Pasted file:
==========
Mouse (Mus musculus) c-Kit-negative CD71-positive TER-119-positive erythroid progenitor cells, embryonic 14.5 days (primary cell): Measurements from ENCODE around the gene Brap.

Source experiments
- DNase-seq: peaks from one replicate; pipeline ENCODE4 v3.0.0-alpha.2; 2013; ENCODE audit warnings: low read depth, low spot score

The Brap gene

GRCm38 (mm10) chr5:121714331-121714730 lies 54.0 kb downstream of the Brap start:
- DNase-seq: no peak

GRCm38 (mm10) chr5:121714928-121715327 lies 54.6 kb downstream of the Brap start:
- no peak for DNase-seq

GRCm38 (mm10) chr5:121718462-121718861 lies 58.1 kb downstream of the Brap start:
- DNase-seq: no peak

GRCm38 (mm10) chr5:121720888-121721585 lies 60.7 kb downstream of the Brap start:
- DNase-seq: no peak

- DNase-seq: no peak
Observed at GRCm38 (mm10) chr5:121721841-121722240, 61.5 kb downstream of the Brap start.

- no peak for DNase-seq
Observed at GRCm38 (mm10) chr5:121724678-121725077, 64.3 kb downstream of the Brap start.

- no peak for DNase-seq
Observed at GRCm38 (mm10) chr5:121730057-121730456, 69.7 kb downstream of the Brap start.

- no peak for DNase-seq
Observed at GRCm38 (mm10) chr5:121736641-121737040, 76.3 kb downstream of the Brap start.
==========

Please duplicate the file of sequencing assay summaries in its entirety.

Mouse (Mus musculus) c-Kit-negative CD71-positive TER-119-positive erythroid progenitor cells, embryonic 14.5 days (primary cell): Measurements from ENCODE around the gene Brap.

Source experiments
- DNase-seq: peaks from one replicate; pipeline ENCODE4 v3.0.0-alpha.2; 2013; ENCODE audit warnings: low read depth, low spot score

The Brap gene

GRCm38 (mm10) chr5:121714331-121714730 lies 54.0 kb downstream of the Brap start:
- DNase-seq: no peak

GRCm38 (mm10) chr5:121714928-121715327 lies 54.6 kb downstream of the Brap start:
- no peak for DNase-seq

GRCm38 (mm10) chr5:121718462-121718861 lies 58.1 kb downstream of the Brap start:
- DNase-seq: no peak

GRCm38 (mm10) chr5:121720888-121721585 lies 60.7 kb downstream of the Brap start:
- DNase-seq: no peak

- DNase-seq: no peak
Observed at GRCm38 (mm10) chr5:121721841-121722240, 61.5 kb downstream of the Brap start.

- no peak for DNase-seq
Observed at GRCm38 (mm10) chr5:121724678-121725077, 64.3 kb downstream of the Brap start.

- no peak for DNase-seq
Observed at GRCm38 (mm10) chr5:121730057-121730456, 69.7 kb downstream of the Brap start.

- no peak for DNase-seq
Observed at GRCm38 (mm10) chr5:121736641-121737040, 76.3 kb downstream of the Brap start.